US defence secretary Chuck Hagel met Prime Minister Narendra Modi in Delhi on Friday, seeking to boost weapons sales to a new government eager to modernise its military.
India is the world's biggest arms importer and military trade is high on the agenda for the three-day trip, which comes ahead of Modi's first official visit to Washington next month.
"The US wants to be a partner in India's military modernisation, and recognises India's need to strengthen their defence-industrial base," Hagel said on his official Twitter account.
Indian officials say they are close to finalising a $1.4 billion deal to buy at least 22 US Apache and 15 Chinook helicopters.
The United States is also keen to secure greater military cooperation with India as its seeks to counter growing Chinese firepower in Asia.
During the meeting Modi and Hagel also discussed the situation in Afghanistan, as US Secretary of State John Kerry visits Kabul to try to resolve disputed elections that have raised fears of civil war.
India has voiced concern about instability in Afghanistan as the United States prepares to withdraw its troops.
Modi told Hagel that a smooth transition of power in Afghanistan was essential for sustaining progress towards peace and stability, according to the Press Trust of India news agency.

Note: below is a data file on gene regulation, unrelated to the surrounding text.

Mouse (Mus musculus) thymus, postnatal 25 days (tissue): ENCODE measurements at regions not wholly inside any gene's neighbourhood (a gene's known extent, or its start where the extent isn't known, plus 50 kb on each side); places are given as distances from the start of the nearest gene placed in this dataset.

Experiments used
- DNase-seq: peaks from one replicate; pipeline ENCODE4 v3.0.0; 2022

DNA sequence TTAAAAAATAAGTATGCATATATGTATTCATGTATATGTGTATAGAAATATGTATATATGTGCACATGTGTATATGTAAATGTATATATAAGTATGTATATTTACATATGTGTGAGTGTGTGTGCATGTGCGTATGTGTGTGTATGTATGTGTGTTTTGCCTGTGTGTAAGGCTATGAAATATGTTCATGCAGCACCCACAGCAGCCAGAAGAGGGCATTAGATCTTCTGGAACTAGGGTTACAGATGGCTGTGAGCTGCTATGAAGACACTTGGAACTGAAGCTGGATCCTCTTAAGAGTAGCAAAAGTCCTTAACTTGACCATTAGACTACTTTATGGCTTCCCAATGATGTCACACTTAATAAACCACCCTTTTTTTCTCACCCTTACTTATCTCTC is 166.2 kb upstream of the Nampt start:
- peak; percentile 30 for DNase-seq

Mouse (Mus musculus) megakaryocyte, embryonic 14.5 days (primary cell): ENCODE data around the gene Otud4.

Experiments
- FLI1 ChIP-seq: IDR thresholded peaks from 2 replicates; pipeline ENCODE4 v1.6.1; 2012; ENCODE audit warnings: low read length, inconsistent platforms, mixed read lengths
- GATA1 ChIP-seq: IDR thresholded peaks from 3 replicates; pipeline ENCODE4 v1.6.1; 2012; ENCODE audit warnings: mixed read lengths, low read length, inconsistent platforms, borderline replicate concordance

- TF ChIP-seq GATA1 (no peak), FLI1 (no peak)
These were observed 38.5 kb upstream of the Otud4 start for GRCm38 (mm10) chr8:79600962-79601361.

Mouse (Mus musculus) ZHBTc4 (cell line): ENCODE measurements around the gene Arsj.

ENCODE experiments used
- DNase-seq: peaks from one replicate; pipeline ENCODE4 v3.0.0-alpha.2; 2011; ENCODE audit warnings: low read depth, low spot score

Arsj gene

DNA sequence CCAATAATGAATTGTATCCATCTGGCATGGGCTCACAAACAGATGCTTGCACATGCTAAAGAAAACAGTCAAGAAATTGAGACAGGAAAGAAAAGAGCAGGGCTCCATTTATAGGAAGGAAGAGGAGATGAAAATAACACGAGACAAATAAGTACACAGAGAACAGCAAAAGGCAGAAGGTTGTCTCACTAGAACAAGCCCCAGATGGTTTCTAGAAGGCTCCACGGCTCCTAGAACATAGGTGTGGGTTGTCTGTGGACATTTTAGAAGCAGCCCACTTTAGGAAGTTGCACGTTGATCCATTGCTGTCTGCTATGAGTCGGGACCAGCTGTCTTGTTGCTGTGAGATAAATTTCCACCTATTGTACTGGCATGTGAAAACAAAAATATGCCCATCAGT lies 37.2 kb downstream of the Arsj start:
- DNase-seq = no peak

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Read: US defence secretary Hagel arrives in India
New defence push
Hagel, who is also due to meet his Indian counterpart Arun Jaitley on Friday, is in Delhi ahead of Modi's first official visit to Washington in September.
The United States has been racing to make up for lost time in building ties with Modi, a Hindu nationalist leader who was denied a US visa in 2005 over allegations he turned a blind eye to anti-Muslim riots as leader of the state of Gujarat.
On Wednesday, the Indian cabinet agreed to increase the limit on foreign direct investment in defence to 49 percent from 26 percent, in a move to attract international capital.
"India has made progress on its direct investment framework on percentage ownership, outside ownership in companies... And we'll talk about that," Hagel said.
New Delhi and Washington have rapidly expanded military ties in recent years despite disagreeing over issues such as the nuclear liability law.
The law says nuclear firms planning to build plants in India must pay large sums in the event of an accident.
But US nuclear energy companies want exemption from the liability, leading to a deadlock since the two countries signed a 2008 agreement on nuclear cooperation.
Hagel conceded that the potential of the nuclear deal had not been realised as yet, but stressed the need to "be patient with the realities of internal governments and their people".
During his trip, Hagel will also seek to renew a 10-year defence framework agreement with India that is due to expire next year.
"The point of my trip here is to take advantage of the opportunity to meet with a new Indian government," he said ahead of his arrival in Delhi.
"We have a number of things, specific projects that we will discuss. One is the renewal of the 10-year defence framework agreement."